Nightclub Photography Cheat Sheet: the settings to use for capturing the fun of the nightlife

Capture the Fun of the Nightlife

  • Candid pictures of people dancing
  • Bartenders shaking and pouring drinks
  • People taking shots, having fun, laughing and smiling
  • DJs jamming while they're mixing
  • Posed pictures of groups of three or more
  • Posed pictures of couples
  • Pictures of good looking people

Camera and Exposure Settings for Nightclub Photography

Mode: M (Manual)

Shoot using manual mode so that you can control the aperture, shutter speed, and ISO.

Aperture: f/2.8 to f/5.6

Shoot wide open at f/2.8 or at the widest aperture available for your lens when photographing individuals and at f/5.6 for large groups of 3 or more people. Shooting at f/4 works when photographing two people.

Shutter Speed: varies (usually somewhere between 1/2 - 1/40 sec)

It depends on the room lighting and the mood being captured. The shutter speed is usually on the slower side (dragging the shutter) to let more ambient light in.

Note that these are just guidelines and not rules on how to get proper exposure in a nightclub environment.

ISO: 800 - 1600

You only really have to worry about noise if you don't get a good exposure. Pictures won't have much noise if the exposure is pretty good and consistent. If the pictures are underexposed and you try to fix them later in Photoshop, you'll find that this is when you get a lot of noise.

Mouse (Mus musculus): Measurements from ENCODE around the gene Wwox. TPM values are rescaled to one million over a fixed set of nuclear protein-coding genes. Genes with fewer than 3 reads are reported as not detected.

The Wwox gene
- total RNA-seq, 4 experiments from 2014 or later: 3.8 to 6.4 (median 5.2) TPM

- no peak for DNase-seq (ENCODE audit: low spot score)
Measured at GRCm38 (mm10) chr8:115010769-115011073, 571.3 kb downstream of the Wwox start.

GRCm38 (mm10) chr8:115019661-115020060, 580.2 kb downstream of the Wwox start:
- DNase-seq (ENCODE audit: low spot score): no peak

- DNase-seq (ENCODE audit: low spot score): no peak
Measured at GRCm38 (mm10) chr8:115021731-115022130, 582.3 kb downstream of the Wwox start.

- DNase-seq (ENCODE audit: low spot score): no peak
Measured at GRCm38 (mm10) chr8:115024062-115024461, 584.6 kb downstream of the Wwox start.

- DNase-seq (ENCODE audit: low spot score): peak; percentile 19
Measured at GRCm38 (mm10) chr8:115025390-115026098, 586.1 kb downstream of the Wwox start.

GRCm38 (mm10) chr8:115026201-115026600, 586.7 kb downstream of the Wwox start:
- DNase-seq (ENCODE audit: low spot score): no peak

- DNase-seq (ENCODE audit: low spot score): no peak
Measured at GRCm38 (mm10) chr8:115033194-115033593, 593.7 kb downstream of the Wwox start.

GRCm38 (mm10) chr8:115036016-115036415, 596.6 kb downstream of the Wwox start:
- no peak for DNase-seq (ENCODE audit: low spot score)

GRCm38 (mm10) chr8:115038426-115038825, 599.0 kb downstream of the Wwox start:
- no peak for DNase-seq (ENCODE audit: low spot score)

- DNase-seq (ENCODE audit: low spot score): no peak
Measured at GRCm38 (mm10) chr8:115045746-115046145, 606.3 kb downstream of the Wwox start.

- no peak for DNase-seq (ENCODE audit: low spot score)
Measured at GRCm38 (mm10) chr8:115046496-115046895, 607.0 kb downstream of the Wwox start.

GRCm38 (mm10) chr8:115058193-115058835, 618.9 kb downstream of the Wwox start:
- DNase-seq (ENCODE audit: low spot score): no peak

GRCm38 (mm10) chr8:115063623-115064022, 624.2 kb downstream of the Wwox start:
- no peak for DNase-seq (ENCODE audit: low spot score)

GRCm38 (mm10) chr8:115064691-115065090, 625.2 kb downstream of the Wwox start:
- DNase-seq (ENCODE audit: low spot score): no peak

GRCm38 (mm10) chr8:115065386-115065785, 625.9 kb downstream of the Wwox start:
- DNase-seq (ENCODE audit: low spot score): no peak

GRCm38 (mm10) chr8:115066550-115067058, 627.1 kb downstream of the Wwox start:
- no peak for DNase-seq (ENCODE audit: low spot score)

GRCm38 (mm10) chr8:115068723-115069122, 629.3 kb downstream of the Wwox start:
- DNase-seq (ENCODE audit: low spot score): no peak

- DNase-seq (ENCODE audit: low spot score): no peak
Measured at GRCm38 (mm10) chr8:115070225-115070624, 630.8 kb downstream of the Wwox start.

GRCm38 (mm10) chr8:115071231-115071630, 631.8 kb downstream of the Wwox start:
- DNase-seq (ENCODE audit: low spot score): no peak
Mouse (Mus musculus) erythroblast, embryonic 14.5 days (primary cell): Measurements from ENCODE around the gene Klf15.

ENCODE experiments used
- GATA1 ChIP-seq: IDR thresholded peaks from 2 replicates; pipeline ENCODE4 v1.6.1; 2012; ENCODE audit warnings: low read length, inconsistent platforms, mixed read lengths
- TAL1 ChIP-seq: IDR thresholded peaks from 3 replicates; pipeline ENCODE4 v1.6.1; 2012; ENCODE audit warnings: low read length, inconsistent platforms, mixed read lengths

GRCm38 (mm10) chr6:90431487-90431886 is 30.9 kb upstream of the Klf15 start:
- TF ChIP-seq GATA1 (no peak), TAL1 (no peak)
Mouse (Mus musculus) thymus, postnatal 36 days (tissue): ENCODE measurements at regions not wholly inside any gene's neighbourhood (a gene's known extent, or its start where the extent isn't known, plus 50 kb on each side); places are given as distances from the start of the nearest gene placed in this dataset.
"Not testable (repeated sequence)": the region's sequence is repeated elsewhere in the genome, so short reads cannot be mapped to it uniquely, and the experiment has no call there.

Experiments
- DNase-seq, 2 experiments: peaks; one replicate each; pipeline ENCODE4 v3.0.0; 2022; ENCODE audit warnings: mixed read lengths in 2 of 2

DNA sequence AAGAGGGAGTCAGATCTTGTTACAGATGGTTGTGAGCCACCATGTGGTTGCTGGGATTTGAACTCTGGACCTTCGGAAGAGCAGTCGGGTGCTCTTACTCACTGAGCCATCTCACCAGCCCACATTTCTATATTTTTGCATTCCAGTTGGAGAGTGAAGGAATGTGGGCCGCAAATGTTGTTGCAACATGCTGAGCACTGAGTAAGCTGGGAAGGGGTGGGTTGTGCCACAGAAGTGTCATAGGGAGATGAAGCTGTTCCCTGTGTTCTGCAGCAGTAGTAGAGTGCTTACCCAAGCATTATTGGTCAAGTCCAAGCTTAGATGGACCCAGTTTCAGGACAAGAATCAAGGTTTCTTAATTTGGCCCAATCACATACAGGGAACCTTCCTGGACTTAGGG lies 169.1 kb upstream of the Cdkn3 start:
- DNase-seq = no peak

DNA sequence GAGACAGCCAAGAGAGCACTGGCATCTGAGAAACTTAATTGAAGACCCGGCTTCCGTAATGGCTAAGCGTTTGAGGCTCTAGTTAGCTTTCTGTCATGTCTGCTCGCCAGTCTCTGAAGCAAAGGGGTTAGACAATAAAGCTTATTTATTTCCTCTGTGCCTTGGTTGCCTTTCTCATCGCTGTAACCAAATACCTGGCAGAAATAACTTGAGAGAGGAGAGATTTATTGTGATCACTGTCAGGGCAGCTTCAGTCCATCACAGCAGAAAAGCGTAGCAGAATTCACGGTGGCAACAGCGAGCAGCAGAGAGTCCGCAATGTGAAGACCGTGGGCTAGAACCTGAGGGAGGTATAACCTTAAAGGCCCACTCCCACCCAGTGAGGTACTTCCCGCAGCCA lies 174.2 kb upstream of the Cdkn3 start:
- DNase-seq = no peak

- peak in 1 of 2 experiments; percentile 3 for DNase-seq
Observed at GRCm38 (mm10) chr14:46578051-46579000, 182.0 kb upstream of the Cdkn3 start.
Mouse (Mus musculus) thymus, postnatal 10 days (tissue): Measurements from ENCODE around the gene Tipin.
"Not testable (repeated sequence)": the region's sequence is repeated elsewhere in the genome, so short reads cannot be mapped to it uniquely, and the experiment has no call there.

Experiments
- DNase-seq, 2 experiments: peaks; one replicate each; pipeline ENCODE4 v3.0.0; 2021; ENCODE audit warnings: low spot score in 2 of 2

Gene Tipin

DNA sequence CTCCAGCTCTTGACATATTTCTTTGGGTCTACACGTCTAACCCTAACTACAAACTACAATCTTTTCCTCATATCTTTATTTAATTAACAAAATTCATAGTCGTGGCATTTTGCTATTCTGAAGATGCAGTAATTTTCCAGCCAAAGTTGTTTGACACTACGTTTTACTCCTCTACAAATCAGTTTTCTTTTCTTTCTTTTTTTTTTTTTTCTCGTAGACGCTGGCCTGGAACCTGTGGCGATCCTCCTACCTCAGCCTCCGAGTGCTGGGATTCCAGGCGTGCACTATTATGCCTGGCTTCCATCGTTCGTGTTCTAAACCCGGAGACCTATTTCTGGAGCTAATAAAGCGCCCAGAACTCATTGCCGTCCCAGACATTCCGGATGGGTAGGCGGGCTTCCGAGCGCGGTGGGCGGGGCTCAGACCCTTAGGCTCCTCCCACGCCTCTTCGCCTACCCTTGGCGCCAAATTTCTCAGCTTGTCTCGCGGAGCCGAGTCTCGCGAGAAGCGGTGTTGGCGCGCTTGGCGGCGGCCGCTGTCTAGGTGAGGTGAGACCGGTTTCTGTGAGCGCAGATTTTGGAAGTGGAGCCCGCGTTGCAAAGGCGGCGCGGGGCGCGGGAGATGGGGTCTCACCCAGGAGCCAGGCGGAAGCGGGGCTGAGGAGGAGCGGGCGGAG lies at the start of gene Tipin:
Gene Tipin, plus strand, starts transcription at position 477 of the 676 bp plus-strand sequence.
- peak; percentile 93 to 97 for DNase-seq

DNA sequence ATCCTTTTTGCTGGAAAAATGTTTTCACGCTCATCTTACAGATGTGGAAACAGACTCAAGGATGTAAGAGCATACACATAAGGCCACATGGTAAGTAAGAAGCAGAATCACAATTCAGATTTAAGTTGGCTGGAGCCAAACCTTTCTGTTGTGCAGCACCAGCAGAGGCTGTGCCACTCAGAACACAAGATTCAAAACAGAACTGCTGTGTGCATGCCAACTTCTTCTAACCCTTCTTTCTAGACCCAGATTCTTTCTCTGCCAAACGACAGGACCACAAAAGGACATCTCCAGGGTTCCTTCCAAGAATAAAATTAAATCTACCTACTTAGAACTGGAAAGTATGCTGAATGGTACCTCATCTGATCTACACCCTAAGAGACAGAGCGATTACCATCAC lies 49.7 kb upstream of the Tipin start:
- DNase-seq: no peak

White Balance: Flash

Nightclubs are typically pretty dark so your external flash unit would probably be the main light source. Having the white balance set to flash would give you accurate colors so that you don't have to spend a lot of time doing color corrections during post processing.

Picture Style Parameters:

Sharpness: +1
Contrast: +1
Saturation: +1
Color Tone: 0

These parameters would reduce the post processing needed on the pictures and they pretty much provide good results straight from the camera.

Flash Settings for Nightclub Photography

External Flash Unit: TTL

Instead of using flash exposure compensation, use rear/2nd curtain sync if your flash/camera body is capable of doing it. The results you'd get would be different and much better than from using 1st curtain sync.

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